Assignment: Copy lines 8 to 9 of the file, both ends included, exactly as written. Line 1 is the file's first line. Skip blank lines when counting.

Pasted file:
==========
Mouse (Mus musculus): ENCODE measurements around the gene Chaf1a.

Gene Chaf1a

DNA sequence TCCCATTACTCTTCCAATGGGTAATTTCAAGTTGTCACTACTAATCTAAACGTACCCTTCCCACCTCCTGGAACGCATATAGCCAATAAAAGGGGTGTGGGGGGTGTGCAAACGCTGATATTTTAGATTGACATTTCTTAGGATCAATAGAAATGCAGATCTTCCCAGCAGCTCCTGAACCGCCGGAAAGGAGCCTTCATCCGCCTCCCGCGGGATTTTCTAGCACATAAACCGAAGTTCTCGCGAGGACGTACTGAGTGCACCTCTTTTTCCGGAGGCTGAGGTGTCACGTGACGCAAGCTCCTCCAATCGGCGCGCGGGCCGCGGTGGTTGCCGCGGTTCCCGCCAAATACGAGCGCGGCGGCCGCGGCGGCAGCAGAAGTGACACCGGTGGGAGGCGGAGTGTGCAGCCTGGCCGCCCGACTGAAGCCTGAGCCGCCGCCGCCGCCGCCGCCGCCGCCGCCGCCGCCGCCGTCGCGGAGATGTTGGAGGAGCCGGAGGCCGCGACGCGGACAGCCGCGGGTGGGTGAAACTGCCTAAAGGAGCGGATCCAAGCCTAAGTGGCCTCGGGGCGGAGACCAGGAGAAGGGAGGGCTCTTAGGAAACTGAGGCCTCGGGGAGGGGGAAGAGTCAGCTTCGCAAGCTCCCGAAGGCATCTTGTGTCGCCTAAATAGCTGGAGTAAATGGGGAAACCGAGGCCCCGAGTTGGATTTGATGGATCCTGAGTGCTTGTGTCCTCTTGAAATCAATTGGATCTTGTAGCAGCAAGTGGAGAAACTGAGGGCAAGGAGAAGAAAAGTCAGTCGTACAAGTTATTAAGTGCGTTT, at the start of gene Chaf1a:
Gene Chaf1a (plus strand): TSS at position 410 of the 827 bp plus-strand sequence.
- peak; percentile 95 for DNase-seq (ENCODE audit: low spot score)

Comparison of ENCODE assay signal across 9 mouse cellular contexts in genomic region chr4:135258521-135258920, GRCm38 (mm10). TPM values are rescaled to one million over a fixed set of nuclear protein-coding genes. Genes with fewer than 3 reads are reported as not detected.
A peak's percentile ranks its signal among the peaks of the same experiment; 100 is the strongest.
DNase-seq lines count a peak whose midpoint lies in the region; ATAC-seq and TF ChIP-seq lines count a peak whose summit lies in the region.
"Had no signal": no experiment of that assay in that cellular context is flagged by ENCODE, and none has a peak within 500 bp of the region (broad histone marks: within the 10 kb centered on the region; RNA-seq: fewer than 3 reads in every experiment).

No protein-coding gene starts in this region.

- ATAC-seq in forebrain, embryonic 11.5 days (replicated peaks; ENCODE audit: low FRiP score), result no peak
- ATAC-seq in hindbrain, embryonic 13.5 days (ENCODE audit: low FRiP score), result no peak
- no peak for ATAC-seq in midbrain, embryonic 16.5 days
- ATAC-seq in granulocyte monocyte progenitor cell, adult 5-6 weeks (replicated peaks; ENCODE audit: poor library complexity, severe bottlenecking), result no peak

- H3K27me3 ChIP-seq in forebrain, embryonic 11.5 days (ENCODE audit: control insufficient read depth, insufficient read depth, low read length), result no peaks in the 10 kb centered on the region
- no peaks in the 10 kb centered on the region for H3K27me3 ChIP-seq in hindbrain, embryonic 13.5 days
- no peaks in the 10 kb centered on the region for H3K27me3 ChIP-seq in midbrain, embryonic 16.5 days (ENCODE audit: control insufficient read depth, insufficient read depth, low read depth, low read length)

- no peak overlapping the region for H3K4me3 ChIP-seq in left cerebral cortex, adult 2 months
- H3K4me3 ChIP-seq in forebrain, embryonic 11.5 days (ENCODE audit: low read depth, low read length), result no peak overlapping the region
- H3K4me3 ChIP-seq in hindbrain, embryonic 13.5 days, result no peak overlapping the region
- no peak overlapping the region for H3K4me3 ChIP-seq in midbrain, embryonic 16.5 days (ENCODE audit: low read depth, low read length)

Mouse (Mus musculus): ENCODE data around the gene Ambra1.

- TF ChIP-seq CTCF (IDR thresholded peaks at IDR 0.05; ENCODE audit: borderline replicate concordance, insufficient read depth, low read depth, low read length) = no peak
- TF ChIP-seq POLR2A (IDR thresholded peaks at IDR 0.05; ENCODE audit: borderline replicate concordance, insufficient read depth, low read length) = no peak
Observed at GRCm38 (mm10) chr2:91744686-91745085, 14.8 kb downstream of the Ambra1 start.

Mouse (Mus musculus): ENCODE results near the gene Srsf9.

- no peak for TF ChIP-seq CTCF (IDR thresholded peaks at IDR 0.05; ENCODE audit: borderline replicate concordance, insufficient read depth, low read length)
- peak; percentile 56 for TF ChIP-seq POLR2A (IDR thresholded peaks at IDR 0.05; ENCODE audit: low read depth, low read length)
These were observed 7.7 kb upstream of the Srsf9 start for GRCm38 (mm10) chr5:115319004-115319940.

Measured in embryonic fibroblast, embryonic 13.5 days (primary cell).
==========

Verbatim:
DNase-seq lines count a peak whose midpoint lies in the region; ATAC-seq and TF ChIP-seq lines count a peak whose summit lies in the region.
"Had no signal": no experiment of that assay in that cellular context is flagged by ENCODE, and none has a peak within 500 bp of the region (broad histone marks: within the 10 kb centered on the region; RNA-seq: fewer than 3 reads in every experiment).